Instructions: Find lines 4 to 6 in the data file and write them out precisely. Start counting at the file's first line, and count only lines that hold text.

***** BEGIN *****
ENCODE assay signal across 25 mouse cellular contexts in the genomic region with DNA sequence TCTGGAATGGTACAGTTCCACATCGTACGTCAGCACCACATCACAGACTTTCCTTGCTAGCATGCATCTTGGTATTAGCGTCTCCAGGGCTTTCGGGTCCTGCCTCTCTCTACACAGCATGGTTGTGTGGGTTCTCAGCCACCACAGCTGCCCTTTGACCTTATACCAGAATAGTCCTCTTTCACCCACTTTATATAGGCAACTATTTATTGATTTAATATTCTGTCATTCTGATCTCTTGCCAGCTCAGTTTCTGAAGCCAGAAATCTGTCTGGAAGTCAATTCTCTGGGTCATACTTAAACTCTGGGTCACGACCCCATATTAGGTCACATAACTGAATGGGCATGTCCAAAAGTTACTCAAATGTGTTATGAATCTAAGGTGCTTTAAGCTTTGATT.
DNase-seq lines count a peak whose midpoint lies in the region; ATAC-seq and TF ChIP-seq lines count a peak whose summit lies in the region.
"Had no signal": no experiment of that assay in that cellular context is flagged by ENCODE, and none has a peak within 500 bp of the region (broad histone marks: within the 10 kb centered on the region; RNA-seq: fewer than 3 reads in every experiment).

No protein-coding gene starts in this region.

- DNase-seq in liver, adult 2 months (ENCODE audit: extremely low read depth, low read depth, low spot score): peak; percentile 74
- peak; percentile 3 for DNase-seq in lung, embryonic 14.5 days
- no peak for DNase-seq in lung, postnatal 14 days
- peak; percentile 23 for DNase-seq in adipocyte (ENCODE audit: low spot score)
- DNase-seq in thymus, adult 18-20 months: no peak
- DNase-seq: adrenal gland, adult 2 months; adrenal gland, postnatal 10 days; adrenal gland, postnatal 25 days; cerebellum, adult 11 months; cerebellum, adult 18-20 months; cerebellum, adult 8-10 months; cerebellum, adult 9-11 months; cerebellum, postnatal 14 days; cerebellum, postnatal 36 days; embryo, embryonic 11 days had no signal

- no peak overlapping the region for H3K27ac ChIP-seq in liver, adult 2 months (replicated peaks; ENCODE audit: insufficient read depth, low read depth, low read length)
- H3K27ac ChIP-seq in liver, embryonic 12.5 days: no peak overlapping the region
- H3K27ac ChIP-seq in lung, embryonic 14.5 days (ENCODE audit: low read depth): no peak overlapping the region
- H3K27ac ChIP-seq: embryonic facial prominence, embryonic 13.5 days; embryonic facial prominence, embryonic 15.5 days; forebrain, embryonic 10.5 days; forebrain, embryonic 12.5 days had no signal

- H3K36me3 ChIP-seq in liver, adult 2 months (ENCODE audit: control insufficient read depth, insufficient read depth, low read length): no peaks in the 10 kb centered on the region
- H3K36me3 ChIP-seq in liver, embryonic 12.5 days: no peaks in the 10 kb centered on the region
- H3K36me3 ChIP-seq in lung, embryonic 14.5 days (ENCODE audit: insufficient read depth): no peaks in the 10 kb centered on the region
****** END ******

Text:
No protein-coding gene starts in this region.

- DNase-seq in liver, adult 2 months (ENCODE audit: extremely low read depth, low read depth, low spot score): peak; percentile 74
- peak; percentile 3 for DNase-seq in lung, embryonic 14.5 days